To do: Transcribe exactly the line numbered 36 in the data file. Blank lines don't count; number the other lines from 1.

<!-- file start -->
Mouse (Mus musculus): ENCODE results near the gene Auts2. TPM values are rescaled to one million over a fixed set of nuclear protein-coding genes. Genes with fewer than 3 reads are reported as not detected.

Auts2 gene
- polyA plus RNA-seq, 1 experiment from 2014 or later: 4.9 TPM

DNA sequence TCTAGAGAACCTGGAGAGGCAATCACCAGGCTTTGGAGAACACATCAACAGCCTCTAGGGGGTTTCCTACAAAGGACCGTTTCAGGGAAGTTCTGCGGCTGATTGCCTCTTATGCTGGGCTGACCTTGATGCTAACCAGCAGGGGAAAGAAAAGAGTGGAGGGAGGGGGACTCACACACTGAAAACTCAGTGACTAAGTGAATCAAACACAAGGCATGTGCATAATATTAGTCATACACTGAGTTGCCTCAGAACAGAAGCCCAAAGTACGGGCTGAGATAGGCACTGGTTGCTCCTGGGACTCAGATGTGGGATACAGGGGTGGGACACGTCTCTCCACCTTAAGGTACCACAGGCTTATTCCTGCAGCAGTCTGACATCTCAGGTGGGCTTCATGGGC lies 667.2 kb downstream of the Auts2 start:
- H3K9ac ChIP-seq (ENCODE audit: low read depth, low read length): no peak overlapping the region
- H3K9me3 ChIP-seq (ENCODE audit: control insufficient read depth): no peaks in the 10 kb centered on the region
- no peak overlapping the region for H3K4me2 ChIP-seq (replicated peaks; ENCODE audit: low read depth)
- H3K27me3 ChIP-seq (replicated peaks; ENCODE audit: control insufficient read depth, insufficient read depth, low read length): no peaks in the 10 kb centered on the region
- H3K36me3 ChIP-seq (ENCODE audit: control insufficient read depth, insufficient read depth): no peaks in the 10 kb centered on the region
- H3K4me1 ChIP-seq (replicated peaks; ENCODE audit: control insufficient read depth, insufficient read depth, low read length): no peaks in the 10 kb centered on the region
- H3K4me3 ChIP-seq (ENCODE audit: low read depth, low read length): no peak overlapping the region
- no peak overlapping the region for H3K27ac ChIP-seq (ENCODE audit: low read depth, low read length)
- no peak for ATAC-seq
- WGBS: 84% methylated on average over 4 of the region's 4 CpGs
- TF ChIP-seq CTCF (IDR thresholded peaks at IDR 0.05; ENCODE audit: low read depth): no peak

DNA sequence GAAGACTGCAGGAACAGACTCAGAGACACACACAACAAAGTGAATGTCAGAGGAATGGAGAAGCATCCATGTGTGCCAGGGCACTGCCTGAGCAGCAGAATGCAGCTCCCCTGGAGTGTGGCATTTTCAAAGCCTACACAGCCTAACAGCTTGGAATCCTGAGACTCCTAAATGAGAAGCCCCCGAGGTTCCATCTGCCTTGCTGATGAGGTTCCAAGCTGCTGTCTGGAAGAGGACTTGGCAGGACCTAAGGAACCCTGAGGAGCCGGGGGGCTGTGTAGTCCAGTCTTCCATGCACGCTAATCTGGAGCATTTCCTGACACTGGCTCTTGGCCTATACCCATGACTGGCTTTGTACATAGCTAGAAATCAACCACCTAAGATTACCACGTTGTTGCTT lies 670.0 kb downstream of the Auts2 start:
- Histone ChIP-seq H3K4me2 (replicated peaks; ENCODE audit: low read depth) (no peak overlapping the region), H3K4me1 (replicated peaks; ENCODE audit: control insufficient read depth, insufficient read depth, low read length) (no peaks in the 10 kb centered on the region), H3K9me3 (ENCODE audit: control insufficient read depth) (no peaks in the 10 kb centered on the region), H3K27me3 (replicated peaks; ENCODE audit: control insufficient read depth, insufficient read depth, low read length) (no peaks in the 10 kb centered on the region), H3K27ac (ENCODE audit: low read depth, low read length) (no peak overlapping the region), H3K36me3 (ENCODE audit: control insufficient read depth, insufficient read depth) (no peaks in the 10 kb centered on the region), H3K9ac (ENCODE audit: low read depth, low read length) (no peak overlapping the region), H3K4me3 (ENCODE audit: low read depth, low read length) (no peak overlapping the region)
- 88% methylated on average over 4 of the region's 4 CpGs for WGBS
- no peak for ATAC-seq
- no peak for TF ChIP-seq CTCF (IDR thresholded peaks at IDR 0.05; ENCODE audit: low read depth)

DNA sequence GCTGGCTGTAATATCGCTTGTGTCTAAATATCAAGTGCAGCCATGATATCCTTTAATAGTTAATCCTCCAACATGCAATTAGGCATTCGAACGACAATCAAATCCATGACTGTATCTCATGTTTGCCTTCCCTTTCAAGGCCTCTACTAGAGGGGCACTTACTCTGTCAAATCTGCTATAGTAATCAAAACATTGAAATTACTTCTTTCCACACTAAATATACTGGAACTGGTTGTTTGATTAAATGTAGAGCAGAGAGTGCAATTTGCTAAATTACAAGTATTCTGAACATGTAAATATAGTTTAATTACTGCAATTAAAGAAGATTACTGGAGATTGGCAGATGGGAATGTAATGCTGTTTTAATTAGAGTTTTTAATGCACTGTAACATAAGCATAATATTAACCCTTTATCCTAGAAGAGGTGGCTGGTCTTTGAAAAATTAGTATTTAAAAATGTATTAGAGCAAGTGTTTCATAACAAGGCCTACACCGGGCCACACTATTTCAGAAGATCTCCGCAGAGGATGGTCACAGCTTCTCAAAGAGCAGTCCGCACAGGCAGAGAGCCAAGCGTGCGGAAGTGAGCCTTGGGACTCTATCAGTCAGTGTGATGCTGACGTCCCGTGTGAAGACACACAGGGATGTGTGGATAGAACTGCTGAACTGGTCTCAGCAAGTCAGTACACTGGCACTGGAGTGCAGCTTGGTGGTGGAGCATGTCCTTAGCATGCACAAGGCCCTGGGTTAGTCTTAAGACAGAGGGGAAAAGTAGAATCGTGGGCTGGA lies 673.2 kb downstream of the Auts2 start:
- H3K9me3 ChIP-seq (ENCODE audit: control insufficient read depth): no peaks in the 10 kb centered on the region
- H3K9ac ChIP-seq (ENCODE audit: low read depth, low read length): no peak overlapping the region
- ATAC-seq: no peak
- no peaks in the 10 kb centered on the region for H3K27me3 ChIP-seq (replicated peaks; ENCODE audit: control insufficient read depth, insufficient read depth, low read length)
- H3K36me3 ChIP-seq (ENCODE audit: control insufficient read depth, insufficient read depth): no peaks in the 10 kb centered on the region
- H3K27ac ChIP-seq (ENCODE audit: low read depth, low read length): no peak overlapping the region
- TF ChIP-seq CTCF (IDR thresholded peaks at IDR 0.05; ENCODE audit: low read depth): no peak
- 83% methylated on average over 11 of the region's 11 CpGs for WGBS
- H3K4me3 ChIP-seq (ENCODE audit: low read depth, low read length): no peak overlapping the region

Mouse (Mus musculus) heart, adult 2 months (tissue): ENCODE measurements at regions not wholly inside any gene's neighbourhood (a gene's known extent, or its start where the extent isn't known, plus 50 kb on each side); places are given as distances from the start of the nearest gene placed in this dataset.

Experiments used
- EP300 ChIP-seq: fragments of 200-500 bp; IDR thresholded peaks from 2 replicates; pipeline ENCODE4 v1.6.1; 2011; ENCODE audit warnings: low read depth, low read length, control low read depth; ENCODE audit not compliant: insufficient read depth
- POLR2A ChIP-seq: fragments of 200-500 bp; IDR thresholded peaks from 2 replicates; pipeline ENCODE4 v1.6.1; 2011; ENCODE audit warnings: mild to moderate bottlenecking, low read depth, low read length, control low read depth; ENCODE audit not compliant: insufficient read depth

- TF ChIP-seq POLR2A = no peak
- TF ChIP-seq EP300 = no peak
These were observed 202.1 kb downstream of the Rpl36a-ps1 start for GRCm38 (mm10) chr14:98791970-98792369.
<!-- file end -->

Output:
- TF ChIP-seq EP300 = no peak